First the title got me hooked. I’ve done my share of roaring in a crowded pub to the song, ‘Living Next Door to Alice’ (first released in Australia in 1972 but made hysterically famous by Smokie and later parodied to even greater fame in the number ‘Who the #@$ is Alice’). So what was a children’s book doing in such interesting but dubious company?
In case you’re wondering why this book review begins with a ramble about music, I had to begin with that fact because of what ‘Alice’ the song is about: A guy croons on about being in love with his neighbour Alice but having never told her. Ah, now the stage is set. Anita Nair’s book is also about a little boy who is a loner, who would rather bury his head in books than go out and play. I mean, there are ants outdoors, for crying out loud! Ants! And so the little boy, Siddharth, who starts off being afraid of tiny ants moves through this charming book to befriend an elephant next door – Alise, short for Aishwarya. His “parental unit” clearly does not sympathise with his fear of “all creatures, great and small”, and seem the conventional, busy, nagging, serious sort. His sports teacher is such a loser that he just deserves to be bitten. His schoolmates aren’t worth a mention. The only one worth his love (and yours) is pink-bowed, fun-loving Alise next door.
Alise and Siddharth amble through adventures, from lesser ones like Alise popping over in a blue-checked tablecloth to school to bigger ones like hunting down a very Veerappan-looking poacher. Nothing major to report there; just the usual adventures that adults write up for children. There are poignant bits where Alise sees a family of elephants in the wild, and yearns to join them.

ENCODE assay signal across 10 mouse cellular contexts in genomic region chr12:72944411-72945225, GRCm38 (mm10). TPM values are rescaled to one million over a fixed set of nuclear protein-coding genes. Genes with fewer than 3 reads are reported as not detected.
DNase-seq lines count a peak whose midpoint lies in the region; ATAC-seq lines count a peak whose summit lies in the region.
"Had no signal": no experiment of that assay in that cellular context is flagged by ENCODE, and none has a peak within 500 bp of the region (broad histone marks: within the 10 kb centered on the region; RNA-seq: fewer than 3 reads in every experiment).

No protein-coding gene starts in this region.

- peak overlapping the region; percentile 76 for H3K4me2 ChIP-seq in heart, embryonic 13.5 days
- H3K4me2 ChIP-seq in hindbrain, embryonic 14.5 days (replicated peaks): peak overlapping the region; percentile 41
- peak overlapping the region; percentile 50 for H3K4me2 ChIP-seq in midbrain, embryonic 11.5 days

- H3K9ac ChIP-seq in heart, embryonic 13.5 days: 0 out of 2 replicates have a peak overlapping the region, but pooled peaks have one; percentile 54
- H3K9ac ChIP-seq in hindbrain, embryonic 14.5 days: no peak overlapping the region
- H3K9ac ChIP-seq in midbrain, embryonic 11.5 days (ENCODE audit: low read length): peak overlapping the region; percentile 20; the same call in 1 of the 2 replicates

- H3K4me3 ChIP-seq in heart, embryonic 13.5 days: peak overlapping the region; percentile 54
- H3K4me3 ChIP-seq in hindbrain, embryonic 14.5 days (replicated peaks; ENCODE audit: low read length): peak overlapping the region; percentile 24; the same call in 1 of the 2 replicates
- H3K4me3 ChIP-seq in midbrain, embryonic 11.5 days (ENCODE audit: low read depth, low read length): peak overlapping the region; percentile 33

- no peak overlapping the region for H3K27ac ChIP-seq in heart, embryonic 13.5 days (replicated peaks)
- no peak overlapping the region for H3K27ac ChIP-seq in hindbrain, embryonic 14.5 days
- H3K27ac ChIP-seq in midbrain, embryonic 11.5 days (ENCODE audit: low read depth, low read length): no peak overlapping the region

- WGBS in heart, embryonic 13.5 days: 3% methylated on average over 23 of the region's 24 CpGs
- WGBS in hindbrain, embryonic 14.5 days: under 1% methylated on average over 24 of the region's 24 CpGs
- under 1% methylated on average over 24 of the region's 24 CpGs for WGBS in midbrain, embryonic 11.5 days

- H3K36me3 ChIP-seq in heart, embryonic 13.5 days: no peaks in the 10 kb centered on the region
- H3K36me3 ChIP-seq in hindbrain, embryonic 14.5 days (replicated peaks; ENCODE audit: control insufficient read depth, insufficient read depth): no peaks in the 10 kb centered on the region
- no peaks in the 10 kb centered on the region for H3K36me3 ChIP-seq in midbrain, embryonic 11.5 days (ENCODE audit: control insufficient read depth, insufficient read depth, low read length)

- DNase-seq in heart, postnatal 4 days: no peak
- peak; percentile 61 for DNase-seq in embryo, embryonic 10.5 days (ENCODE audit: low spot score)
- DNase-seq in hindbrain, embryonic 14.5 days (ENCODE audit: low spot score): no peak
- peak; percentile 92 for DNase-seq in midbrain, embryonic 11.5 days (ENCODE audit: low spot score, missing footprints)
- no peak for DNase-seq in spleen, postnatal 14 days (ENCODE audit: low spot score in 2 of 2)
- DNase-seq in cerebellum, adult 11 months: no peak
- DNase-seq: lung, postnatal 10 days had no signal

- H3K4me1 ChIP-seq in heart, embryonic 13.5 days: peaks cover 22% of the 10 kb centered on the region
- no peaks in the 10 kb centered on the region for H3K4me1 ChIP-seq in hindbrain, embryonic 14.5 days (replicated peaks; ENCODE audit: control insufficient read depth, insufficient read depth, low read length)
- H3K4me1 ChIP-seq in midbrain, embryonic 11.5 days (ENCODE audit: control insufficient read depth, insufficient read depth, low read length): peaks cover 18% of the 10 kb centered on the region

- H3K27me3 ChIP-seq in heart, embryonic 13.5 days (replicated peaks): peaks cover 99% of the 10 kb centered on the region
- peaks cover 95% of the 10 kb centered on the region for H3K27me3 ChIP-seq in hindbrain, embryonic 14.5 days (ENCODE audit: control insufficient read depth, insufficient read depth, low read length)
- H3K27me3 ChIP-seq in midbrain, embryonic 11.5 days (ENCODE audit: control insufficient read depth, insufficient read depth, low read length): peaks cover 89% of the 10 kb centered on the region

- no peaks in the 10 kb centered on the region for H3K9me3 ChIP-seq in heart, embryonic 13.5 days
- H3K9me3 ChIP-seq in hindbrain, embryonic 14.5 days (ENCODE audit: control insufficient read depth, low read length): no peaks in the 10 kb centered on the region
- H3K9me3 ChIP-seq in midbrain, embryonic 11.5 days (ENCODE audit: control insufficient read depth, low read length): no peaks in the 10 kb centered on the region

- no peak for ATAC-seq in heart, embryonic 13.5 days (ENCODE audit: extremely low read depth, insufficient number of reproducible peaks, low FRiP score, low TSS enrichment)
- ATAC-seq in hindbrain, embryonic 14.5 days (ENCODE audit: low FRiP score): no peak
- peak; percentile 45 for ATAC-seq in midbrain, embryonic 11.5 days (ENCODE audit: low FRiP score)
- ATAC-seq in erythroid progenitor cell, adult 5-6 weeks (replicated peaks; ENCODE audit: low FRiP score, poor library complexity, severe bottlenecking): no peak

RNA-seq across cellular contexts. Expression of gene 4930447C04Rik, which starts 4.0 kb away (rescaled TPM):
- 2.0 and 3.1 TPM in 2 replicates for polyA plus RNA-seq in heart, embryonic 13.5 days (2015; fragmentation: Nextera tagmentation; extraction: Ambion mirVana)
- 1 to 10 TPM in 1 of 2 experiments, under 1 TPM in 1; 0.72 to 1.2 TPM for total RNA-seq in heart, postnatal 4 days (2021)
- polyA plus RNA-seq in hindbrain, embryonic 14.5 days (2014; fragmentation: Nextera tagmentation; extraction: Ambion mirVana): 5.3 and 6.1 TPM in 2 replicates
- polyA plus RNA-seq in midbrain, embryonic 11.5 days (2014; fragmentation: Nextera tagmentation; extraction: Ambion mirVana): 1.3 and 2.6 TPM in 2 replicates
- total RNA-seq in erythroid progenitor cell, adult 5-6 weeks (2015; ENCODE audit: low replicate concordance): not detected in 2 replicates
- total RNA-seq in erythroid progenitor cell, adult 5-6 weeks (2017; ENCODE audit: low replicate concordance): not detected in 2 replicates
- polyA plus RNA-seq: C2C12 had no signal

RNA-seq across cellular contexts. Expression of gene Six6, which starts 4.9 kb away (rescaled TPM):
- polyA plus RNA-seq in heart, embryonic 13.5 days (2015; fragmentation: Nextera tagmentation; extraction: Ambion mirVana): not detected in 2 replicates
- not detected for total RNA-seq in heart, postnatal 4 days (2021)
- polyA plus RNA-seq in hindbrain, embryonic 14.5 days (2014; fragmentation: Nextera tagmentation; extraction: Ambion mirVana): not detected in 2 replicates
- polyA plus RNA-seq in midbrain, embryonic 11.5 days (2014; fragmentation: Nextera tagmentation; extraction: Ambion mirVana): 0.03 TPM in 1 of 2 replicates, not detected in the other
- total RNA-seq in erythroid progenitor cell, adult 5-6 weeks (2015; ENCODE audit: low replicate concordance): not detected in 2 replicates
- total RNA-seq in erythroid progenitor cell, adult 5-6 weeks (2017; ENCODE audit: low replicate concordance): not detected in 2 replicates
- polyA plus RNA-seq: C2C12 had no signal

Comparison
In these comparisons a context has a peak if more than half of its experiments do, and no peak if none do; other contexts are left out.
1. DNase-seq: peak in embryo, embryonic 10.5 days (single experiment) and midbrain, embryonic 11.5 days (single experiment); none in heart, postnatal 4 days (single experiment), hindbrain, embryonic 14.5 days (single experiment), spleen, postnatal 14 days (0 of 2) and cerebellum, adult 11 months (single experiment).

You may wonder how Anita Nair, being a critically acclaimed author of books for adults and one who conjures up elaborate, exquisite prose, adjusts the barometer to writing children’s books. If the book has any drawbacks, it is that the author may not have squeezed entirely into the head of her little protagonist. The child’s talk is serious and rather formal, especially his exchanges with his schoolmates and parents, even for a bookworm. The flipside is that the book’s language at no time talks down to young readers. Bigger words are not substituted with smaller, easier ones. (To quote an example, it isn’t a thicket of bamboo or a cluster – it is referred to as a copse). In a field where the constant criticism of children’s writers is that they talk down to kids, such a book is warmly welcome.
Getting to the best bit last, my childhood fantasy, like that of many an only child, was to have a secret friend – big, wild, but just my own. And here is Alise, absolutely living up to that fantasy, with her curling eyelashes, her mastery over fractions and her pink bow, which she is endearingly vain about. A dream-come-true talking elephant – so needed, so believable for a misunderstood little kid. In fact, it is this believability that is the key to the story. Nowhere is this talking elephant treated as a circus act or a hallucination; she’s just a mischievous, unique baby elephant who snuggles in close to your heart as you go through the book. Till you shut it on the last page with a sigh, because you suspect you will, as the song goes, “never get used to not living next door to” Alise.
By Jane De Suza
Author: Anita Nair
Illustrator: Sayan Mukherjee
Puffin Books, 2007, reprinted 2015
Subject Category: Fiction